Q. I’m editing a textbook that references a play. Should it be “Act 3,” “act three,” or “act 3”? A solution to this mystery would be greatly appreciated. I’ve looked at CMOS a hundred times for help with this issue.
A. Wow—a hundred times? If you can suggest how we can make section 8.194 more clear, we’ll try to do better in the next edition: “Words denoting parts of long poems or acts and scenes of plays are usually lowercased, neither italicized nor enclosed in quotation marks . . . act 3, scene 2.”
Q. At the annual meeting of our local PBK chapter, dispute on the pronunciation of “archival” arose: whether the stress falls on the first or the second syllable. Give us your wisdom. I will pass it on in the column I write weekly in a local paper about any subject that pops into my head.
A. As a style guide for writers, CMOS must resist the temptation to weigh in on an issue of pronunciation. We are editors, absorbed in our manuscripts. We can go for days without even speaking. I suggest you consult the linguists who write dictionaries for this purpose. (I’m sorry this won’t give you anything to put in your column, but thanks for your help with mine.)
Q. Is it “cell phone” or “cel phone”? I am working on a crash deadline, and would appreciate a quick response. Thank you so much!
A. Any writer who has deadlines should also have a dictionary. I always swear I’m not going to look up words for people, but it’s like being a mom and picking up socks—something just makes me do it. It’s “cell phone.”
Please buy a dictionary—and pick up your socks.
Q. My question is, is there any standard for the usage of emoticons? In particular, is there an accepted practice for the use of emoticons that include an opening or closing parenthesis as the final token within a set of parentheses? Should I (1) incorporate the emoticon into the closing of the parentheses (giving a dual purpose to the closing parenthesis, such as in this case. :-) (2) simply leave the emoticon up against the closing parenthesis, ignoring the bizarre visual effect of the doubled closing parenthesis (as I am doing here, producing a doubled-chin effect :-)) (3) put a space or two between the emoticon and the closing parenthesis (like this: :-) ) (4) or avoid the situation by using a different emoticon (Some emoticons are similar. :-D), placing the emoticon elsewhere, or doing without it (i.e., reword to avoid awkwardness)?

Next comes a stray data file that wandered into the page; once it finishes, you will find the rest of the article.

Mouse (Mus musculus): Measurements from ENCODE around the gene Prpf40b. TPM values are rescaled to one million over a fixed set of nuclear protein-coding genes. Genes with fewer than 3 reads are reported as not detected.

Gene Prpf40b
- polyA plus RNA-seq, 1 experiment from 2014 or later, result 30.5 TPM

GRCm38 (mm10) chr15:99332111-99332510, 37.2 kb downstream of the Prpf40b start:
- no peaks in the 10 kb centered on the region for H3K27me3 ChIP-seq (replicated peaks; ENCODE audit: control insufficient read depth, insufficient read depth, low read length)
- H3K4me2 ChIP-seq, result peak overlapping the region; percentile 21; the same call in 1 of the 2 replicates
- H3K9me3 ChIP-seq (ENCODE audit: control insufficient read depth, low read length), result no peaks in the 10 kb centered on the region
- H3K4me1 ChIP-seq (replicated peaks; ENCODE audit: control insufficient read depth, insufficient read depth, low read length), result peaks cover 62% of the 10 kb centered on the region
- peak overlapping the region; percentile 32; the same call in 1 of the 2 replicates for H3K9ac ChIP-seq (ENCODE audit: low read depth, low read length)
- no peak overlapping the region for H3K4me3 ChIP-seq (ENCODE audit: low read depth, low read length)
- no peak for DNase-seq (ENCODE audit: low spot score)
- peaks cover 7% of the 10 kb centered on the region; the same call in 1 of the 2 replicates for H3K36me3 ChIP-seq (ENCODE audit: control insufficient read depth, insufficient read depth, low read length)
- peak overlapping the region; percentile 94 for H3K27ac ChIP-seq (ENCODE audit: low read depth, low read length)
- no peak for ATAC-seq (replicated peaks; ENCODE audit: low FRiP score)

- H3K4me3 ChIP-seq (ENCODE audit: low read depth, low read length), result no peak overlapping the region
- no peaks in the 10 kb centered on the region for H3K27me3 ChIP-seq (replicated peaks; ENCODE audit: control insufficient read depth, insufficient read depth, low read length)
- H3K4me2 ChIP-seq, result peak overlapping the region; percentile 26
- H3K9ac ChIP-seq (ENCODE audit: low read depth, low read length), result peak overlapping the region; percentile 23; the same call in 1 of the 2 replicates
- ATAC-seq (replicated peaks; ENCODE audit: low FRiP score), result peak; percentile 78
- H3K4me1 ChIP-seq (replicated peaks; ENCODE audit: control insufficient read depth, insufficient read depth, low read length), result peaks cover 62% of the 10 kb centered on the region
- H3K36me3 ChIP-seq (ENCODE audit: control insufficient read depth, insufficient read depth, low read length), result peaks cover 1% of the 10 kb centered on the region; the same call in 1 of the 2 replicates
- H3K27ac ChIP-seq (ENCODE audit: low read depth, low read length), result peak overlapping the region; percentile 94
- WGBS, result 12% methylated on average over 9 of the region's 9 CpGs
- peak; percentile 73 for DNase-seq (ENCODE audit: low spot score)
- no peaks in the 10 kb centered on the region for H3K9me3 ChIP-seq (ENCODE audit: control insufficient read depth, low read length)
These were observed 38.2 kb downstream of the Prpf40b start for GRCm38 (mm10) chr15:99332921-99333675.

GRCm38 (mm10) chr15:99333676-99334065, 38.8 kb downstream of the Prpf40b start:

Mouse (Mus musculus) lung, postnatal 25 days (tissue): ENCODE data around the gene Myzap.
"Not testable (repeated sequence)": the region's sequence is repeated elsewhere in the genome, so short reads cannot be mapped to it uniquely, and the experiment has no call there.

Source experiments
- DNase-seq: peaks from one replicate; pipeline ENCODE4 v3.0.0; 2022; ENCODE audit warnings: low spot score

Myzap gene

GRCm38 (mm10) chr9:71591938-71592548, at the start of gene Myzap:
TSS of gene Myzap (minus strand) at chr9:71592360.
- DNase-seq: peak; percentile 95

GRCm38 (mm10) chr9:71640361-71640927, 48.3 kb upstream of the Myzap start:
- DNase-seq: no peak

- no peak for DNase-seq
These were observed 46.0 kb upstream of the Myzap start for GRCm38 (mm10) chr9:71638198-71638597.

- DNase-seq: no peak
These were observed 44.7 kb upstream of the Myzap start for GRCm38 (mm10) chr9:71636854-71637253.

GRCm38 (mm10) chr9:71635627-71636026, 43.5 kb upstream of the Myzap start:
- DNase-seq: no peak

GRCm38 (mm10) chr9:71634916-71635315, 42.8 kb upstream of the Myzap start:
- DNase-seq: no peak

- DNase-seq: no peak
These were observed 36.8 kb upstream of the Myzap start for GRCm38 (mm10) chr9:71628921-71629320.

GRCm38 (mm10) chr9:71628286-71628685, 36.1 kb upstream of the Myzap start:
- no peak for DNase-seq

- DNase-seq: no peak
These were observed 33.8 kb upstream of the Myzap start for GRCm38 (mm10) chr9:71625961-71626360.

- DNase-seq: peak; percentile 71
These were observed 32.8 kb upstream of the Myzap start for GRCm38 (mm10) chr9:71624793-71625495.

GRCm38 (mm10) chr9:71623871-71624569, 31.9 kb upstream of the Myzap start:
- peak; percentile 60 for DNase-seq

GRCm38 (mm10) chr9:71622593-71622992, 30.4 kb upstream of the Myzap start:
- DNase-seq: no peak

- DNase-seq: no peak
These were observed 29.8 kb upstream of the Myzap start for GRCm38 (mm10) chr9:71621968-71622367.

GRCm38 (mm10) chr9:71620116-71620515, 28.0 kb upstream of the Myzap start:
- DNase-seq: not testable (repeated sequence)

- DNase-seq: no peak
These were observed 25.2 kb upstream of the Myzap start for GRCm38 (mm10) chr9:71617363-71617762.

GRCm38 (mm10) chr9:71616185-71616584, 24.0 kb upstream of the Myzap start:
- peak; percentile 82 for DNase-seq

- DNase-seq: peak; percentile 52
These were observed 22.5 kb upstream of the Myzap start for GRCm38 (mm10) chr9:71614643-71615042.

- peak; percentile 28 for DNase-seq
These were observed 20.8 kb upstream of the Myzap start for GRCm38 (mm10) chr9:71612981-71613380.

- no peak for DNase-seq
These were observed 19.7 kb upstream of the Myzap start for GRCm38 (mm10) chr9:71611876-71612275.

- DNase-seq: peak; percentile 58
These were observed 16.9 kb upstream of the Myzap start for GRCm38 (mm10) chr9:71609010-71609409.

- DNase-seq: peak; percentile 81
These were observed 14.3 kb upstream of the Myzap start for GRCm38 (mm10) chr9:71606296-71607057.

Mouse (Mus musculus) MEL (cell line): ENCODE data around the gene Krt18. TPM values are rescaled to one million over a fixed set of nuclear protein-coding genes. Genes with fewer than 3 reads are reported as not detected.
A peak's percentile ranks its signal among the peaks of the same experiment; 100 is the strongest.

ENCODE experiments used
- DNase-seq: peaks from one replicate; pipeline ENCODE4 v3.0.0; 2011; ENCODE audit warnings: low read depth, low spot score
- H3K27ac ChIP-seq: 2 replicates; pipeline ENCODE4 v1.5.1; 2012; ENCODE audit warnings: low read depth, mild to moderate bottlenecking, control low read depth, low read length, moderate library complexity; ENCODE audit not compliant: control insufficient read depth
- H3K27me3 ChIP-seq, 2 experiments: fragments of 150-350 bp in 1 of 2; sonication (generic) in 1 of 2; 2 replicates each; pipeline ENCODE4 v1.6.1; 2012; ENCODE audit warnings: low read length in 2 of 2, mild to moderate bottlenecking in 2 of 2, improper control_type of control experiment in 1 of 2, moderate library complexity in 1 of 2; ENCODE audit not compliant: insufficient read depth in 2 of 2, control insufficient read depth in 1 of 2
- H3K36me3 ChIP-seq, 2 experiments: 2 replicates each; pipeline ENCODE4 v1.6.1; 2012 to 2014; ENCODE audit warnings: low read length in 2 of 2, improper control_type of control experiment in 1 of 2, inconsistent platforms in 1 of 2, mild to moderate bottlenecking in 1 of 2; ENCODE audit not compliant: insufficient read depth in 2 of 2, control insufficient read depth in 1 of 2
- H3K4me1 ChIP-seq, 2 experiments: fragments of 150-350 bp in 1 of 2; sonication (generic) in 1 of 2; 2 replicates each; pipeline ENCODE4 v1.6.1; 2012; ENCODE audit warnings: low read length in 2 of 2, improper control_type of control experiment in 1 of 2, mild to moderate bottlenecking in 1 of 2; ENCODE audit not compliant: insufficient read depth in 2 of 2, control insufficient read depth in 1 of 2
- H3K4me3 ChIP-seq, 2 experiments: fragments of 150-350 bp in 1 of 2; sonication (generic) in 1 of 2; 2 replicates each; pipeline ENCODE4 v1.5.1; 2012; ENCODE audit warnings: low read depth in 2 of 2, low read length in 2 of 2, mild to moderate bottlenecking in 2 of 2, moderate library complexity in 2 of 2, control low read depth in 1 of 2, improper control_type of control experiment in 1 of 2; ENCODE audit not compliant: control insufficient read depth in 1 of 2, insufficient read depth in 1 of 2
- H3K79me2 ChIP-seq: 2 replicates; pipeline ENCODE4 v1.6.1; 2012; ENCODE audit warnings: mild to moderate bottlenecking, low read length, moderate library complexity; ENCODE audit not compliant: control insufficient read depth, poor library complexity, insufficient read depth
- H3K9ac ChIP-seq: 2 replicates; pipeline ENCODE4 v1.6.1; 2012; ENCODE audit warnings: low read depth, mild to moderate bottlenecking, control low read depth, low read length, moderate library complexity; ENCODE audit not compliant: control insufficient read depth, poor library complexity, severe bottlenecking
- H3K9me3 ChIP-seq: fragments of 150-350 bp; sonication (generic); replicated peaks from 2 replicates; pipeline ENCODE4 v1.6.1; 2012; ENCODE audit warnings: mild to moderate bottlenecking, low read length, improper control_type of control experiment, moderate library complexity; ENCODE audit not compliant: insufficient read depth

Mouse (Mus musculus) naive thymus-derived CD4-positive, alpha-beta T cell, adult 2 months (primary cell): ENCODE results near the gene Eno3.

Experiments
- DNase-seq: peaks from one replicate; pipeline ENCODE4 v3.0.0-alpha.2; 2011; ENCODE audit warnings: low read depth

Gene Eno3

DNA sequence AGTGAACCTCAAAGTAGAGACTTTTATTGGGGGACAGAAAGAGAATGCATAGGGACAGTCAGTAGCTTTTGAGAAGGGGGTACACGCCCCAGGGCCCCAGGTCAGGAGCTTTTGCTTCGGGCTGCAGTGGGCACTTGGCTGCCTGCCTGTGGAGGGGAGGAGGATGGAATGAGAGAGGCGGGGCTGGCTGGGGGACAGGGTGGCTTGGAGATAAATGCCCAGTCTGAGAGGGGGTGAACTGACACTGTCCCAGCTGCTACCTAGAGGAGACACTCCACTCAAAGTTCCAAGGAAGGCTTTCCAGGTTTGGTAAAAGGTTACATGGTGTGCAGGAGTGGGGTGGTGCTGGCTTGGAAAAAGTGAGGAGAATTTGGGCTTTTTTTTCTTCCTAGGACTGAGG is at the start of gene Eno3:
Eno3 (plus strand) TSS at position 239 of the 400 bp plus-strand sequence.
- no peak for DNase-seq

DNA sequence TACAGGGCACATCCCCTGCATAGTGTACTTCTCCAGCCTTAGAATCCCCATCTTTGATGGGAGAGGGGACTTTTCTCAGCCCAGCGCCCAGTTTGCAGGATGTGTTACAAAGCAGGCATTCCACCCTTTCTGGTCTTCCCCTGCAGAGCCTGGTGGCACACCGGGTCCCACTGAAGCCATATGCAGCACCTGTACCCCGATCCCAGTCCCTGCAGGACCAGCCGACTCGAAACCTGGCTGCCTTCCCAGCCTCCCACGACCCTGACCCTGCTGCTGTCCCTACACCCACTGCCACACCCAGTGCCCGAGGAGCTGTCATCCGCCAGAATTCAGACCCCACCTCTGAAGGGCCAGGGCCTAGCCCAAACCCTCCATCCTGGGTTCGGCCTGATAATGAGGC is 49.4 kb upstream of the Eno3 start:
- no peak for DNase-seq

A. Until academic standards decline enough to accommodate the use of emoticons, I’m afraid CMOS is unlikely to treat their styling, since the manual is aimed primarily at scholarly publications. And the problems you’ve posed in this note give us added incentive to keep our distance. (But I kind of like that double-chin effect.)
Q. Dear “My New Best Friend” (copyeditor): Is there a “Cliff Notes” version of the Chicago Manual of Style or any quick reference type of document with the general rules?? (I have the fourteenth edition.) I do appreciate your assistance. Long life to you as a copyeditor. P.S. I am doing a doctoral dissertation and would like to get the style correct in the beginning.
A. Yes—we hear that Cliffs is going to work on CMOS as soon as they finish with their version of the Chicago Yellow Pages. In the meantime, you might check out Kate L. Turabian’s A Manual for Writers of Term Papers, Theses, and Dissertations, a much smaller style guide than CMOS, especially tailored for student research projects. (Turabian will tell you how to cite all the Cliffs Notes you used for your dissertation.)
Q. My fashion expert daughter insists that denim does not go with “almost anything,” as I say it does. What is your opinion? Does denim match almost anything, including other colors and other fabrics, e.g., silk?
A. Finally, a real style question! If only we Chicago manuscript editors were a little more fashion-forward . . .
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